𝕋𝕪𝕘𝕖𝕣 𝕆𝕦𝕥, 𝕋𝕪𝕘𝕖𝕣 𝕀𝕟
Germans love to hear about exotic things like maharajas and slave dancers, the Indian rope trick, and magic.
Thea von Harbou (1888-1954), German screen writer and novelist.
Recycling selected visuals from the thrice produced film Das Indische Grabmal (1921, 1938,1959) and its second part Der Tiger von Eschnapur (1921, 1938,1959) 𝗦𝗮𝗷𝗮𝗻 𝗠𝗮𝗻𝗶 rediscovers Indianness as an ambiguous cultural construct made in Europe and assembled in India. As an artist living now in Berlin who is local in Kerala, South India, Sajan has been facing the question: “Are you really Indian, we have seen Indians on T.V and they are fairer?” Unleashing his quotidian angst in answer, the artist carefully selects the architectural blunders, cultural appropriation and racial coalescence of exoticization and othering embodied in the film and makes a potpourri of visceral images with videotexts. In his journey, in search of the shooting location, Sajan has come across the nuanced spatial politics of visual representation and the heterotopic transformations of places by time and found the inexpedient footages of Rüdersdorf and its open-cast limestone mines (some of them metamorphosized into museums). The blackened faces of white actors who acted as Indians, as extravagantly costumed maharajas and maharanis, the wooden drama, more than life structures of everyday objects, the representation of the orient encapsulated in sheer ignorance in the film resurface in this work to mirror Europe. Giorgio Agamben observes that animals in anthropocentric world do not die but perish, the tyger of the film that cannot die but perish takes the rebirth of a zoomorphic avatar of decolonial aesthetic as a critique of orientalist visual pleasure. Zooglossia or the language of animals denied by humans, accomplished in grunts, cries and roars in tamed human ears, turns to be a finitude of signification in art at large. Sajan’s attempt is to voice the disarticulated intensities of non-European subjects both human and animal buried muted in the image archives of Europe.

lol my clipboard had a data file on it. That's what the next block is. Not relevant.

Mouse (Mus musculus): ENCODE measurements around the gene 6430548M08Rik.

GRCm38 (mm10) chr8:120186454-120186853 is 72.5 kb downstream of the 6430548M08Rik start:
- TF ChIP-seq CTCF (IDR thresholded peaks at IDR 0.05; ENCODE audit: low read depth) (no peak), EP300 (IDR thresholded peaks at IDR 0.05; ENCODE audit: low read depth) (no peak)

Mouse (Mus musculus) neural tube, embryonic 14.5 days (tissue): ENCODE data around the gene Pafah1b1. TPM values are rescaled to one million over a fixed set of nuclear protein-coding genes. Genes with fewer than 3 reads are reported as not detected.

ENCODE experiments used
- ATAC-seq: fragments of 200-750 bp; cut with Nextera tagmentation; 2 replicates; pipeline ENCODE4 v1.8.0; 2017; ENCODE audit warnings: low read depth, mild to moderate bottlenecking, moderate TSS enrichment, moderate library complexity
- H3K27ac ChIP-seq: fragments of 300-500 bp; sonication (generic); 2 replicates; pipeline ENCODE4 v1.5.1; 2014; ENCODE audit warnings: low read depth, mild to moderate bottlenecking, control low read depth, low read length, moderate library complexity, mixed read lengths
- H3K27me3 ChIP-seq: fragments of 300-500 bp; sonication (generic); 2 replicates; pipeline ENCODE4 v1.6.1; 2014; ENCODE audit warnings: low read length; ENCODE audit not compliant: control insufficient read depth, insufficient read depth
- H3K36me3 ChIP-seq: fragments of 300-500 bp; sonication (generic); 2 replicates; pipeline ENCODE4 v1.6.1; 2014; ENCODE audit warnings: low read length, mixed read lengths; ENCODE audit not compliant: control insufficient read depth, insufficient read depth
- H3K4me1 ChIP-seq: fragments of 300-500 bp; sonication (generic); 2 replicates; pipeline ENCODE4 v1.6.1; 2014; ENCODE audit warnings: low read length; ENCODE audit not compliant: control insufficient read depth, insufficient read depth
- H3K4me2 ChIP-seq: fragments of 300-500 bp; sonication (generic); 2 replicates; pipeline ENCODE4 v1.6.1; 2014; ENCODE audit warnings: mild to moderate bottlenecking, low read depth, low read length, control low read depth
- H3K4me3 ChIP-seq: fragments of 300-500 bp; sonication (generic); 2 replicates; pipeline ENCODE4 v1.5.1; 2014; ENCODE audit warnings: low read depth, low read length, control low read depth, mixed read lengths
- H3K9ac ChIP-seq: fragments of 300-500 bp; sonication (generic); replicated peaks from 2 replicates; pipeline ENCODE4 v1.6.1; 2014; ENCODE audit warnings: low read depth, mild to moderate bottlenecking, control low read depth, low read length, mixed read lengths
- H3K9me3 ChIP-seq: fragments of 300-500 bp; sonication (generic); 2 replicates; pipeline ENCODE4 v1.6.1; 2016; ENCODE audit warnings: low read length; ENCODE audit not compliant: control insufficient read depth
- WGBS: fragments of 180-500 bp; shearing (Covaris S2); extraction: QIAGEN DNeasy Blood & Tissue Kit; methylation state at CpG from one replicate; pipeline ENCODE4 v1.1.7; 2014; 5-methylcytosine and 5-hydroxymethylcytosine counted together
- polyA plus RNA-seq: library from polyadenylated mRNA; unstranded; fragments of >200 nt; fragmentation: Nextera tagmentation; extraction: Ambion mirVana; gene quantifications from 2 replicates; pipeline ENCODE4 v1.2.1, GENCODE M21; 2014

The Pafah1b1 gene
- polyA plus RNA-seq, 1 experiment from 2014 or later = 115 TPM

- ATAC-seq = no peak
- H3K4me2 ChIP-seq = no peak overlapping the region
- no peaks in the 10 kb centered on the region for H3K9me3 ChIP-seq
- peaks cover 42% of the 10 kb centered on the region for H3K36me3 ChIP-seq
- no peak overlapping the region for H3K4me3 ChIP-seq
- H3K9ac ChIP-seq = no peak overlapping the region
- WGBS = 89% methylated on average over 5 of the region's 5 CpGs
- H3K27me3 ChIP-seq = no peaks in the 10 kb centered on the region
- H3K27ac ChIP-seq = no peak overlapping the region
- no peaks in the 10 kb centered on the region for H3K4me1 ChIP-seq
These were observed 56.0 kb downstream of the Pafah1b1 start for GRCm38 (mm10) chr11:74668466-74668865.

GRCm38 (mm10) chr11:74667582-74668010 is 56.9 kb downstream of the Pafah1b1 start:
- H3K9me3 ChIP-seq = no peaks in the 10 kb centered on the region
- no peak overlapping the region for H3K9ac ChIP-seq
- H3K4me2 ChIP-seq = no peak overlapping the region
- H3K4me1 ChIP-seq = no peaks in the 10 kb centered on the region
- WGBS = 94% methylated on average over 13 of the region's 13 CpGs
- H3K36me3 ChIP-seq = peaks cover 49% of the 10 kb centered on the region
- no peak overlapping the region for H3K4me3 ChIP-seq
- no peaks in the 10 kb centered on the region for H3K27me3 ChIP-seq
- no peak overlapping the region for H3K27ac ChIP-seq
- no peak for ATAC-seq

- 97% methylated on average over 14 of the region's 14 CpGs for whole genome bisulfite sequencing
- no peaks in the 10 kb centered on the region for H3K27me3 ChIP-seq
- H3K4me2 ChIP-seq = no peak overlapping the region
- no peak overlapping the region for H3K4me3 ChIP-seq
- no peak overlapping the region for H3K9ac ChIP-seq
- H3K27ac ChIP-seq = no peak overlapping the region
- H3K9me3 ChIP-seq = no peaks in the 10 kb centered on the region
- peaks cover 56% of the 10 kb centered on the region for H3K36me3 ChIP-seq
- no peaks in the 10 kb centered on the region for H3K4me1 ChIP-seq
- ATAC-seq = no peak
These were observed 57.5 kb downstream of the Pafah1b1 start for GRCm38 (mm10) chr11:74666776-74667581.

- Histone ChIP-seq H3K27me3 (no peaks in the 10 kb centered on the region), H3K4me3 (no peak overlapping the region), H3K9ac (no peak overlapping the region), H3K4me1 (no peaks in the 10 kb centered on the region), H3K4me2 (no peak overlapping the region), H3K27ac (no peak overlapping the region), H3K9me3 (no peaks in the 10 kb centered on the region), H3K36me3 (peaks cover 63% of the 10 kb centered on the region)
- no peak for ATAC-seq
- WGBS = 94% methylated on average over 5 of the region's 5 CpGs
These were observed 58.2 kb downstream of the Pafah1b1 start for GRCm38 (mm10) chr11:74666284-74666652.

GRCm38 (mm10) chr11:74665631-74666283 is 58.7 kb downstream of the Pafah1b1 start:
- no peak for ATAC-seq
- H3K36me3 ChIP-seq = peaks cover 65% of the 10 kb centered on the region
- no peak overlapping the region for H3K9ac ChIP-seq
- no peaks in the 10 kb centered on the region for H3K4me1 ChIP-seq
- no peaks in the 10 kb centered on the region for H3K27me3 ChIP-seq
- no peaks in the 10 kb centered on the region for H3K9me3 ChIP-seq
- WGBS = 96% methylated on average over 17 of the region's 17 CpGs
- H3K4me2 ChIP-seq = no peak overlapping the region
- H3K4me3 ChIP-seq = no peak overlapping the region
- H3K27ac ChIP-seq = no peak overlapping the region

Text by Antony George Koothanady, thinking together partner.